What is it like to live with anxiety? You may be nervous much of the time, expecting something bad is going to happen, unable to trust the people around you or the institutions meant to serve you. You have a hard time relaxing, even if you can’t identify what could give you reason to feel insecure, unsafe or afraid.
In North America, 20% of adults suffer from anxiety each year, and over a lifetime 33% of people experience an anxiety disorder. This statistic only includes people who are aware of their anxiety and acknowledge that it is a problem. The actual number is likely much greater, especially in recent years. What is creating increased anxiety in our society? Gun violence and mass shootings, not only in the States, but also in Canada, harming innocent bystanders. Terrorist attacks in public places. Bacterial or viral outbreaks (think SARS, H1N1, measles, Zika virus). Natural disasters (forest fires, earthquakes, flooding). Financial stress (recession, high housing costs, job insecurity). Health care (long waits, costs of medication, therapy). Fear of missing out (or shame of missing out). Feeling judged by other people (nothing you do ever seems good enough). It’s a wonder why we aren’t all anxious. What used to be a simple weather forecast, “1 cm of snow today” is now a “snow warning,” as if snow in winter is something to fear. Media thrives on fear. Fear sells. Fear is also an effective tactic to distract and manipulate the masses. This is all-too-apparent south of the border with Trump in power.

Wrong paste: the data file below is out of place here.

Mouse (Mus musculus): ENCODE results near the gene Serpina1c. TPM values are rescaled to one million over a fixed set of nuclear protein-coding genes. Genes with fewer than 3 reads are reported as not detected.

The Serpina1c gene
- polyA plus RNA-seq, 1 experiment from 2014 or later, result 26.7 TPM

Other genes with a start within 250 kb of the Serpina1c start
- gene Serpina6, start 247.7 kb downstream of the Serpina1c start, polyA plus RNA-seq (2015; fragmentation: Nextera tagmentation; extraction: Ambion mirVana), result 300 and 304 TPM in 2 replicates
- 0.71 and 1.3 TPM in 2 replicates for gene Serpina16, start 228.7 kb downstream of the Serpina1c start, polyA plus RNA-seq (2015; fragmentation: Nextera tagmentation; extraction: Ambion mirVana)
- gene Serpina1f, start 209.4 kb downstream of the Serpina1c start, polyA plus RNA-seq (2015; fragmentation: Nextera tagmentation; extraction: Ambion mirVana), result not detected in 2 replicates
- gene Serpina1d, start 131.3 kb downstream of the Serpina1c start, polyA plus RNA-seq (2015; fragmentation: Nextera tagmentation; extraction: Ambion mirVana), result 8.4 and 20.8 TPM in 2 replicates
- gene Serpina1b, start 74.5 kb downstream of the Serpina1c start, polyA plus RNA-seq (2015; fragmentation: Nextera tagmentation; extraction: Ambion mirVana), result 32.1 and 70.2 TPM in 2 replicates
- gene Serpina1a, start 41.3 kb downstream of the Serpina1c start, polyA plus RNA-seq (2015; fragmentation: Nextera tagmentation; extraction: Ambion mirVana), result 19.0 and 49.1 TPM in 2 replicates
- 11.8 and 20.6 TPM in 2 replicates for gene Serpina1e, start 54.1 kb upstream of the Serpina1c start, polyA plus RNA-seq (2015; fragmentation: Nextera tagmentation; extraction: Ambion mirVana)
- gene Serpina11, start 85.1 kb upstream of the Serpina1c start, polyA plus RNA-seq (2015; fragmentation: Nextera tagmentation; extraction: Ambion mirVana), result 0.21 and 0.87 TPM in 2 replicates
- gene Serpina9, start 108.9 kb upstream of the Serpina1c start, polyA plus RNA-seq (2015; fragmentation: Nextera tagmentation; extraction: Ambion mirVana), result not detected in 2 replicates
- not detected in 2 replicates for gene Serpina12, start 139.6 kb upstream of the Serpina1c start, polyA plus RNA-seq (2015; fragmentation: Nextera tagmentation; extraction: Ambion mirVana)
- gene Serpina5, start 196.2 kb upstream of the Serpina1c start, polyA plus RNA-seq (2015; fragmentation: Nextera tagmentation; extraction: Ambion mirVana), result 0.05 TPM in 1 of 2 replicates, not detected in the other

When you are anxious, you’re in a high-alarm state, on the lookout for danger and ready to react as quickly as possible. How you respond may not be in the most advantageous way, but that’s not the point when you feel your back is up against the wall. When you’re in high alarm, it’s your primitive brain (limbic system) that runs the show, rather than the thinking brain (neocortex or cerebrum). Your sympathetic nervous system (for flight, fright, fight) is in overdrive, while the parasympathetic nervous system (digestion, immunofunction, reproduction, healing) is suppressed. The amygdala, hypothalamus and pituitary gland on the limbic system have a direct effect on your hormones (endocrine system). This pathway directly connects your emotional state (anxiety, fear, depression, joy, calm) to your bodily functions. Thus, your anxiety can cause your stomach to feel queasy. Fear can cause your heart to skip a beat. Depression can affect your blood sugar levels. Joy can help you feel more energetic. Calm can facilitate breastmilk production and milk letdown. The mind-body connection is real.